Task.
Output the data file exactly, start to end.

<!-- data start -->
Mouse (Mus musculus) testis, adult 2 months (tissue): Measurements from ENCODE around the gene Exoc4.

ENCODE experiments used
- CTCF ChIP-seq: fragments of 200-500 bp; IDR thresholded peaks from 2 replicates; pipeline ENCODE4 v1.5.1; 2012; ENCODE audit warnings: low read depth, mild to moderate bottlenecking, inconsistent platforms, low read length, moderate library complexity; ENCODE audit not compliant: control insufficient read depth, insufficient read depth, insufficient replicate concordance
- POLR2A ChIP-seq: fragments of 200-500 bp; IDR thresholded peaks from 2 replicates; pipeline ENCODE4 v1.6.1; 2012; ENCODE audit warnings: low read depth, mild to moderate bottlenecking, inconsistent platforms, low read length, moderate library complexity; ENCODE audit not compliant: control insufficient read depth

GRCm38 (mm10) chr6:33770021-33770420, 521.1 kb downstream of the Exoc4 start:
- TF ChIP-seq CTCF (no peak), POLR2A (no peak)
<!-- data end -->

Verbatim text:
Mouse (Mus musculus) testis, adult 2 months (tissue): Measurements from ENCODE around the gene Exoc4.

ENCODE experiments used
- CTCF ChIP-seq: fragments of 200-500 bp; IDR thresholded peaks from 2 replicates; pipeline ENCODE4 v1.5.1; 2012; ENCODE audit warnings: low read depth, mild to moderate bottlenecking, inconsistent platforms, low read length, moderate library complexity; ENCODE audit not compliant: control insufficient read depth, insufficient read depth, insufficient replicate concordance
- POLR2A ChIP-seq: fragments of 200-500 bp; IDR thresholded peaks from 2 replicates; pipeline ENCODE4 v1.6.1; 2012; ENCODE audit warnings: low read depth, mild to moderate bottlenecking, inconsistent platforms, low read length, moderate library complexity; ENCODE audit not compliant: control insufficient read depth

GRCm38 (mm10) chr6:33770021-33770420, 521.1 kb downstream of the Exoc4 start:
- TF ChIP-seq CTCF (no peak), POLR2A (no peak)